Whistler’s Wetlands are Under Threat

The most significant wetland area under threat in Whistler currently is the Alpha/Millar Creek Wetlands which represent the largest remaining intact upland/wetland ecosystem in the valley.  For decades this area has been recognized as being one of the most important ecological and habitat sites in the Whistler Valley, a stance of increasing gravitas with the continued loss of wetlands throughout those decades.  The symbiotic relationship between the wetlands and the uplands that sustain them has also been continually recognized, with an understanding that development of the uplands would heavily impact the wetlands below.

However, a proposal to develop a Whistler International Learning Campus (WIC) on the upland areas is being submitted by the Zen family who own the site.  The proposal suggests the phased development of nearly a milliion square feet of built infrastructure, with buildings of up to six storeys.  Associated roads and landscaping increase the development footprint to 30% of the 77 acre site, with the entire development concentrated on the uplands.

AWARE has continually maintained its stance: that the wetlands and upland areas should remain undeveloped (inclusive of the uplands now proposed for WIC).  External to AWARE the community has repeatedly recognized the importance of this site throughout the OCP and W2020 processes, with clear understanding that the uplands and wetlands are symbiotic.  The OCP is explicit in the commitment to limit development to the least environmentally sensitive lands within Whistler.

The independent Protected Areas Network (PAN) process and municipal Terrestrial Ecosystem Mapping both recognize the importance of the site as the only intact wetland / upland ecosystem of its magnitude remaining in the Whistler valley.  Areas of the Zen owned land are one of only two sites allocated PAN1 zoning through the Protected Areas Networks research and resulting strategy.  A designation only assigned to the areas of highest habitat and biodiversity value.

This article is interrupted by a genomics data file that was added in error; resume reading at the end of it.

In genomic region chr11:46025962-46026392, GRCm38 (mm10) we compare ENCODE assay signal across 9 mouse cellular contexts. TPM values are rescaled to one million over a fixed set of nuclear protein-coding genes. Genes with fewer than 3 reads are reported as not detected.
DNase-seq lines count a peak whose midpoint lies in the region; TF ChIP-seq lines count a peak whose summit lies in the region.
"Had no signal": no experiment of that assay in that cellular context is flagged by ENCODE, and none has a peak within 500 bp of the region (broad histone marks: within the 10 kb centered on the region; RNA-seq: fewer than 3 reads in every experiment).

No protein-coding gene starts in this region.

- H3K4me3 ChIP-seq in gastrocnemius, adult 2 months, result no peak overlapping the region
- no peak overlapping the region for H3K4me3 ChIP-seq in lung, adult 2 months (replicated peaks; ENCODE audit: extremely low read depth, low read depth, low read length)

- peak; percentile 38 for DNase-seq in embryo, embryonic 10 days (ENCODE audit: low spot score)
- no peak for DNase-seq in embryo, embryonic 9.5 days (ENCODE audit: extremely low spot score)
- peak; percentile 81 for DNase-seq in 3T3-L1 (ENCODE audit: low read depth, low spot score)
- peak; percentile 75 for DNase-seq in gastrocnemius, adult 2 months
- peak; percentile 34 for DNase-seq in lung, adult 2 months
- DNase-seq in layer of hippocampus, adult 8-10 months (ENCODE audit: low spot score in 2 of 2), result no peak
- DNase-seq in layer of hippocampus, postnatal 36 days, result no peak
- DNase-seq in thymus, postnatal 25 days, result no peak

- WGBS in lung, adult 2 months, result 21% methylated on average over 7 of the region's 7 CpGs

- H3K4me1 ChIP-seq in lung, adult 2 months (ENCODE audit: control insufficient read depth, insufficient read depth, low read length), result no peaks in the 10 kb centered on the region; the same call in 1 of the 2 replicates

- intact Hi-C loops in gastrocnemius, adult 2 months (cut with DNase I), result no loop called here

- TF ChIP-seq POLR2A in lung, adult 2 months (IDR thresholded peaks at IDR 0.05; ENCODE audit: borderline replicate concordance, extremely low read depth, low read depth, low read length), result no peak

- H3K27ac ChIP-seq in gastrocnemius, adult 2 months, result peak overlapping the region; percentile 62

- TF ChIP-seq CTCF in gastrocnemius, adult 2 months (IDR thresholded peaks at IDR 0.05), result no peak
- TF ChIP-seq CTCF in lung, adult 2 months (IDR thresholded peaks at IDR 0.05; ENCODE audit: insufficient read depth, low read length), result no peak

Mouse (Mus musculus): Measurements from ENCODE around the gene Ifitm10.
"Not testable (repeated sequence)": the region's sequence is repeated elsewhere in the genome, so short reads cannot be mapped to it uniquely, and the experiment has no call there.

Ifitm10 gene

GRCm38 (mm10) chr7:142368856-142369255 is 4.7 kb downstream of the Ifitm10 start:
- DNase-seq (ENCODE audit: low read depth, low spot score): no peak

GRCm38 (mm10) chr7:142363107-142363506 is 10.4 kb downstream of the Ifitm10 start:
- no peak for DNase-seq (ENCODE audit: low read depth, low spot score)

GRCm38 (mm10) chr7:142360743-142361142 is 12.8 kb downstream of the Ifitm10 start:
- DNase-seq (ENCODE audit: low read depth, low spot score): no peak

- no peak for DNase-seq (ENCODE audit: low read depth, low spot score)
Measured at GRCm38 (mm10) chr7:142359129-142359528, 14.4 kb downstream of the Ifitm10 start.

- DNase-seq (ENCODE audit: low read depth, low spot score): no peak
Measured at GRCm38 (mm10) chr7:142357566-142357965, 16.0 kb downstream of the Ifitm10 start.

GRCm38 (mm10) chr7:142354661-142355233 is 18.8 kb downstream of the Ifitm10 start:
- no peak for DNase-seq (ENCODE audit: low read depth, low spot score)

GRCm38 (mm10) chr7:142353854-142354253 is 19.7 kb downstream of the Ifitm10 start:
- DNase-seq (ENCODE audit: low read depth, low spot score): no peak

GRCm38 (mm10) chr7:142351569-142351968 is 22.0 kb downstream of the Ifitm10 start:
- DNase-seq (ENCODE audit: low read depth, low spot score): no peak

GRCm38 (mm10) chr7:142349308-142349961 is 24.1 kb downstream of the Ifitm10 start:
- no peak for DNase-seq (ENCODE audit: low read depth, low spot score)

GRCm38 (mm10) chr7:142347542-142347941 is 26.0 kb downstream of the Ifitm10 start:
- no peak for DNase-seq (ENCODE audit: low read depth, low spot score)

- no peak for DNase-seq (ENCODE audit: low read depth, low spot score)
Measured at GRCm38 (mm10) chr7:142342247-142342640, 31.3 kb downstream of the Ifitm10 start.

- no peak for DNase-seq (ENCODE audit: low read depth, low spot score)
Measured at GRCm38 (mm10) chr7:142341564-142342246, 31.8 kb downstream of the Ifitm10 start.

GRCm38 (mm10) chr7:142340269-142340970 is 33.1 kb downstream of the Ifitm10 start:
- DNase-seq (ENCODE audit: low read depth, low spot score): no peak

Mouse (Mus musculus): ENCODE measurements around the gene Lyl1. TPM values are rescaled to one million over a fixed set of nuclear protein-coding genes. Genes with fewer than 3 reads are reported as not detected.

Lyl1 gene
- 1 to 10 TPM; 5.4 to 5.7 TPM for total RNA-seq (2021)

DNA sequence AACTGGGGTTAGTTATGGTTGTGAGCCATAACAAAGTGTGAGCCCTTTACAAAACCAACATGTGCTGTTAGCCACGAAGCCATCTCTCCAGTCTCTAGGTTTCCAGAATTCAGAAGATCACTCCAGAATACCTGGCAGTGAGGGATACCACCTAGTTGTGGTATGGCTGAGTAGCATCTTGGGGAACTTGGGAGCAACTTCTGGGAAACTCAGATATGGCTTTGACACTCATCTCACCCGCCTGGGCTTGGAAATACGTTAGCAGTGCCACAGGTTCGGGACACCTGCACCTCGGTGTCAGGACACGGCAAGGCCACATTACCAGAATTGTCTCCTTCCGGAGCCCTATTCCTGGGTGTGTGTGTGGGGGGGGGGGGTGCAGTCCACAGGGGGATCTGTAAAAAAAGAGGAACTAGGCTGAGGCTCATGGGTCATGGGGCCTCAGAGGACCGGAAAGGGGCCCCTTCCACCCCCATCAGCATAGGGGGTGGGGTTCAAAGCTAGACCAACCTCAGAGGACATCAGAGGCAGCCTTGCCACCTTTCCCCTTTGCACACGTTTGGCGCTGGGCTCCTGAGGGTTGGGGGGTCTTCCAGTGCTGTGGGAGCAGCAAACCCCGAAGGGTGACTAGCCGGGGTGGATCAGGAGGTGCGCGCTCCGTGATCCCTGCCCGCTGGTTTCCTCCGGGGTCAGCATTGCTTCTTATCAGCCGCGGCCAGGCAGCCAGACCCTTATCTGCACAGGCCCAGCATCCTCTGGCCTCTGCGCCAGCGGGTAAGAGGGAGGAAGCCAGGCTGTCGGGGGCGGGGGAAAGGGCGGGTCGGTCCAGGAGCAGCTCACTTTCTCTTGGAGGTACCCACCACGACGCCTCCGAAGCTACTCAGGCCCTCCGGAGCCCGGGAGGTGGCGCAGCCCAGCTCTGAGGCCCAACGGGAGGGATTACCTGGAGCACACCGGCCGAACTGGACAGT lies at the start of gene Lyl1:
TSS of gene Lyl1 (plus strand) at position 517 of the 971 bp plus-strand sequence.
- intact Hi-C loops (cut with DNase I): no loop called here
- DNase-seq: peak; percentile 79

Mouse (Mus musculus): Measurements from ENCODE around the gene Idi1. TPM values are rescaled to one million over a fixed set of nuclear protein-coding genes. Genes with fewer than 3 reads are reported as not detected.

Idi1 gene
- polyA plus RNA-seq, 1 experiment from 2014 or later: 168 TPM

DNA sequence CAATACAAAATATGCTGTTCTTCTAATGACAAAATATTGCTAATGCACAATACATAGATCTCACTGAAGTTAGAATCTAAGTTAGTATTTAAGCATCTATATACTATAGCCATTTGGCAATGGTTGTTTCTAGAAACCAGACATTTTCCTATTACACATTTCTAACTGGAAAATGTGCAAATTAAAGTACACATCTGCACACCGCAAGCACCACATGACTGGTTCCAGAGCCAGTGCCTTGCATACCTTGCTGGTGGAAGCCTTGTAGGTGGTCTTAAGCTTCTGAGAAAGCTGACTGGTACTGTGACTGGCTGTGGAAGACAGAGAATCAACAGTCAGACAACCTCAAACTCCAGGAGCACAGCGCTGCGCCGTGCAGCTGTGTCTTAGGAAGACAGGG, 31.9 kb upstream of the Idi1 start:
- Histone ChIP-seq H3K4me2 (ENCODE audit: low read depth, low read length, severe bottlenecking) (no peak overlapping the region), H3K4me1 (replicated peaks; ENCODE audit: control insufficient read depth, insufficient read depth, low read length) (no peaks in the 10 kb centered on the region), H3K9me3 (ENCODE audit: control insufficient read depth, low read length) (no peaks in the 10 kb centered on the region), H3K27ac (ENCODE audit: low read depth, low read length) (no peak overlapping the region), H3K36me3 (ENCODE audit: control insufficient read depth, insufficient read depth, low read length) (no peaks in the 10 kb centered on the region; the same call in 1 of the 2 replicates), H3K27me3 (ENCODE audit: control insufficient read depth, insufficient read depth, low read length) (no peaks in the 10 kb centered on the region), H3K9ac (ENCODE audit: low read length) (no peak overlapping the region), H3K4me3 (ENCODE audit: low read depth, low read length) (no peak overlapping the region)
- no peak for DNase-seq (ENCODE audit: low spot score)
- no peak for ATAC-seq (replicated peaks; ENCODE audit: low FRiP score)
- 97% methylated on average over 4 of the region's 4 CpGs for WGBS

The Importance of Wetlands

Wetland ecosystems have incredible importance as areas of high biodiversity and immense habitat value.  In Whistler over 70% of Whistler’s wetlands have been lost.  The map below shows the extent of that loss (please note the map does not recognise the significant loss of wetland to development of the BC Transit Depot at Nesters as the mapping pre-dates that development).


Wetlands currently cover between 5 to 10% of the Earth’s land area (Mitsch, 2007).  It is estimated that more than half of the world’s original wetlands have disappeared, and they are being lost and degraded more quickly than any other ecosystem type (Millennium Ecosystem Assessment, 2005).

In Whistler over 70%* of the wetlands that originally covered Whistler’s valley bottom have been lost.  The most significant losses have been to developments such as the Nicklaus North Golf Course and subdivision, the Whistler Golf Course, BC Transit Depot at Nester’s, as well as residential areas of White Gold, Spruce Grove, Millar’s Creek and Tapley’s.

It is not just the loss of these areas that raises concerns but for those wetlands that remain many have been reduced in size or hemmed in by development around them.  This compromises the ability of these incredibly diverse ecosystems to function, with a natural flow of water and nutrients entering moving through the wetlands.  As incredible habitats development around wetlands also reduces their connectivity and the ability of wildlife to move between sites safely.

*If you would like to learn more about the reduction of Whistler’s Wetlands over time, Simon Fraser University student Lindsay McBlane completed a ‘Connectivity Assessment of Changes In Wetland Ecosystems From 1946 to 2003 in the Resort Municipality of Whistler’.  It is worth that completion of this study in 2004 predated the loss of red-listed wetlands for the Transit Yard at Nesters prior to the Olympics.

Mitsch, W.J. and Gosselink, J.G. 2007. Wetlands. Edition 4. John Wiley and Sons Inc. New Jersey, NY.

Millennium Ecosystem Assessment. 2005. Ecosystems and human well-being: wetlands and water – synthesis. Millennium Ecosystem Assessment Series. World Resources Institute. Washington, DC. 80 p.


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